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Quadrilateral Cowboy Review & Gameplay

Posted on July 31, 2016

Quadrilateral Cowboy is the latest release from Blendo Games, a company which usually consists solely of developer Brendon Chung, but in this case includes team members Tynan Wales and Aaron Melcher. Cowboy is vaguely connected to previous titles Gravity Bone and Thirty Flights of Loving by the fictional city of Nuevos Aires, but explores an entirely different style of gameplay.

The player character is known as Poncho, one of a three-person crew of hackers selling services to the highest bidder. The core premise, according to Blendo Games, was “a first-person sneaking game, but all of your equipment is outdated and heavy and clunky.” An array of gadgets is used to plan ten heists in “alt-future 1980-something” (don’t worry too much about that).

Gravity Bone and Thirty Flights of Loving are both games beloved by critics with charming, immediately identifiable aesthetics, but practically no gameplay at all. They’re certainly enjoyable, but they just aren’t designed to be challenging. Thirty Flights in particular can be easily completed in less than 15 minutes, which has created a confusing blend of glowing critical reviews and outraged reviews from customers who paid $5 for what is probably one of the shortest games on Steam. Quadrilateral Cowboy, though, is a genuine attempt at a physics/hacking/espionage puzzle game.

Personally, the first question that comes to mind when I hear “hacking” and “indie game” in the same sentence is “how much faux-code am I going to have to type?” The puzzles in Cowboy are largely solved with a chunky laptop (“deck”) that the player types commands into, but the list of commands is short and fairly painless to memorize. Commands can control elements of the environment, as well as a remote controlled robot and a turret. The gameplay elements are strong and simple, and one of the most promising features is Steam Workshop support, which hopefully means user-created content in the future. Without spoiling too much, gameplay changes considerably partway through the game to introduce a Braid-esque self-cooperation mechanic which could easily be the core of some very creative puzzles.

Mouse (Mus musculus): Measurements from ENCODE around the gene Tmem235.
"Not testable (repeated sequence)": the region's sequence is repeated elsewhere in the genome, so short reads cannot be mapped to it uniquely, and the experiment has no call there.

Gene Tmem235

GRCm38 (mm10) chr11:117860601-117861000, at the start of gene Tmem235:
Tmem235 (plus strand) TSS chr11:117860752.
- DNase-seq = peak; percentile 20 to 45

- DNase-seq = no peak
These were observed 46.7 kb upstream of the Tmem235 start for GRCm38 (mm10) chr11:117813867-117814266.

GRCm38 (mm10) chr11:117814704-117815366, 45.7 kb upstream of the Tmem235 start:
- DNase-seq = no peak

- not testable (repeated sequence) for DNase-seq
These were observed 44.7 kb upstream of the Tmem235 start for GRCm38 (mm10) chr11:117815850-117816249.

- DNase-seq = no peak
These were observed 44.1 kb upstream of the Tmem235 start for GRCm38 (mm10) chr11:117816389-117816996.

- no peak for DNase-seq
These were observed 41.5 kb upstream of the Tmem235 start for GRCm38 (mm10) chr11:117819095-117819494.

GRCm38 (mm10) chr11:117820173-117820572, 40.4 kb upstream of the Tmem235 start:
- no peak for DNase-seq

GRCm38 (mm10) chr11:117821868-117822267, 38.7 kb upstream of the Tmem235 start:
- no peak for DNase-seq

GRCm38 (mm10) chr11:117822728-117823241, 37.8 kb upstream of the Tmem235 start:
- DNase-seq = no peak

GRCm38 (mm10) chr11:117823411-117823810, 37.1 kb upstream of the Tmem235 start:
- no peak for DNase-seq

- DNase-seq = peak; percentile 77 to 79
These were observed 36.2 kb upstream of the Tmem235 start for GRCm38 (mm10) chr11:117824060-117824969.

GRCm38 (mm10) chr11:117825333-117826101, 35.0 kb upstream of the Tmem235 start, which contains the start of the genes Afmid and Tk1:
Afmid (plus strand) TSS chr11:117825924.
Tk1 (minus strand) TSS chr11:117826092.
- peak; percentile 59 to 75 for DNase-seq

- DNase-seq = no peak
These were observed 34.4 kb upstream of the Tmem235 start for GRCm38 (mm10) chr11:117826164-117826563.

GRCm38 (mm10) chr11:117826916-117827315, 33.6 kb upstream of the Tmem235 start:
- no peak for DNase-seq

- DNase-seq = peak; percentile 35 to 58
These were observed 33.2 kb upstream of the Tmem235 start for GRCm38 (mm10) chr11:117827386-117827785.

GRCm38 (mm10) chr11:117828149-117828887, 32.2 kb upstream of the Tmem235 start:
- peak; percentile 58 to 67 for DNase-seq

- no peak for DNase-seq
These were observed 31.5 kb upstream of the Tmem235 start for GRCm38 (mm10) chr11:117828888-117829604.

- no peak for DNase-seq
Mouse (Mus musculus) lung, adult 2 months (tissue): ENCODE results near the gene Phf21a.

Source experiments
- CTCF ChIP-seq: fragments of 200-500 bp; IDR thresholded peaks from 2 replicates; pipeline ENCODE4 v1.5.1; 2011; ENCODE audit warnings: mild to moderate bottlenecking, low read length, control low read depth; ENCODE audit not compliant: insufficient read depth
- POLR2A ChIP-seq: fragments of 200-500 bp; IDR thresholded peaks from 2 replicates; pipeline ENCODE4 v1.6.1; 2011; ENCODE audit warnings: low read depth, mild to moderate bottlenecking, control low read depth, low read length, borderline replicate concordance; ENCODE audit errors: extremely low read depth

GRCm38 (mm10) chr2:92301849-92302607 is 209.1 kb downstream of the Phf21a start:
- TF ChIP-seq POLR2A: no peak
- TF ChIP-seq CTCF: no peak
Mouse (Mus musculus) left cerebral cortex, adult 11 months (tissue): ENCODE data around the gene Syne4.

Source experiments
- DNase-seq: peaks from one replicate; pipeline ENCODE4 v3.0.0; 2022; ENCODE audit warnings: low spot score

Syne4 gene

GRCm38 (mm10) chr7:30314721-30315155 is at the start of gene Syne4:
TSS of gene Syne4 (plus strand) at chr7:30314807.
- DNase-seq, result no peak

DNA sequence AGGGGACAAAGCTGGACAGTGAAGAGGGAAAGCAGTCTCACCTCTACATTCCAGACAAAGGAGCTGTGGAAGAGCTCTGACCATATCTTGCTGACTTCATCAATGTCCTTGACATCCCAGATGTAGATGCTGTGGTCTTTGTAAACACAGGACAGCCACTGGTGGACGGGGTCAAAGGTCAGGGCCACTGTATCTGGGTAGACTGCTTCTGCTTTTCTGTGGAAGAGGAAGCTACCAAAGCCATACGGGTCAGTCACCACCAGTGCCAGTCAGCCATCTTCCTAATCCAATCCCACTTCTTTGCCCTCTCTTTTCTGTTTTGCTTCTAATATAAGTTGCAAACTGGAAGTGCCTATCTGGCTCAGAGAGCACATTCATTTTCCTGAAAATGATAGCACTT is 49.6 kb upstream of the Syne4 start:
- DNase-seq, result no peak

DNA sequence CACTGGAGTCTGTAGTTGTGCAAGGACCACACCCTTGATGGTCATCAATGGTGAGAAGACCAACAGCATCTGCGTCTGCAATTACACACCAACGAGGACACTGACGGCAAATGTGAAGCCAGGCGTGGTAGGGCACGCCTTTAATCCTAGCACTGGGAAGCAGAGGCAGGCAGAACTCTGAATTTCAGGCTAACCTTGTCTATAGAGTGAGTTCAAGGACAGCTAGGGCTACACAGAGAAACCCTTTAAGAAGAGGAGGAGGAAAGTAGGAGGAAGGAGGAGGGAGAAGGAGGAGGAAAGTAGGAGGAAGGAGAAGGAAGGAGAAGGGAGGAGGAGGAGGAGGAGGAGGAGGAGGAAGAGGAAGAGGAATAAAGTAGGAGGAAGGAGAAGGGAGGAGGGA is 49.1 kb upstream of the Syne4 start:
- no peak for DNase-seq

The story is not directly connected to the Citizen Abel character of Gravity Bone and Thirty Flights, but the universe is clearly the same— “cube-headed characters commit crimes” is still the order of the day. The storyline is similarly fast-paced and full of non-sequiturs, but the amount of time it takes to complete levels makes tidbits of narrative more meaningful than the ultra-brief barrages of story in the two predecessors. It did manage to make me genuinely emotional at the end (though to be fair, anything can make me emotional after I’ve stayed up too late trying to finish a game that keeps crashing on the final level).

As it is, Quadrilateral Cowboy doesn’t quite live up to its potential. There are plenty of technical issues, which are forgivable in a game made by three people that’s still being actively patched, but other things seem difficult to fix. For most of the game, the difficulty derived from making various objects behave—launchpads, the “weevil” robot, my deck floating around in space—rather than understanding what needed to be done. In a way, that’s exactly what the intent was (making an espionage game with clunky equipment), but creating a puzzle where the solution is obvious but the execution is difficult due to physics shenanigans is a recipe for frustration. In an effort to minimize that frustration, here are some spoiler-free tips:

  • Feel free to use noclip and change the entrance/exit locations while in a mission—there’s no penalty and levels are designed with this in mind.

  • Sometimes, you’ll have more than one of an item—there are a couple of levels that actually require two launchers.

  • Make sure you’re doing the right objective. Some missions take place on the same map, and it’s easy to grab the wrong item.

  • You can bind commands to Q (“blink”) and execute them remotely. This is explained later in the game, but it’s always available. Details are in the help menu.

All told, I’ve completed all ten missions with only five hours logged in QC. A considerable portion of that time was spent either tabbed out and reading Skype messages or wearily reloading a level (after hitting a laser) or the whole game (after crashing to desktop).


Above: GN's lab, visualized in QC. More or less.

As it is currently, I’d recommend that anyone who hasn’t already should download the ultra-short Gravity Bone and possibly some other short games for free from the Blendo Games site. Those who enjoy it should consider buying Thirty Flights of Loving, which is only $5 (and just as short), and includes a download of Gravity Bone. Fans of both games should then buy Jazzpunk, a game by different developers which is similar in tone and currently $4 cheaper than Quadrilateral Cowboy. Wait for QC to get patched, accumulate some user-created content, and go on sale—Blendo Games is a promising developer, and at the very least, Quadrilateral Cowboy is an indication of good things to come.

- Patrick “Germ King” Lathan.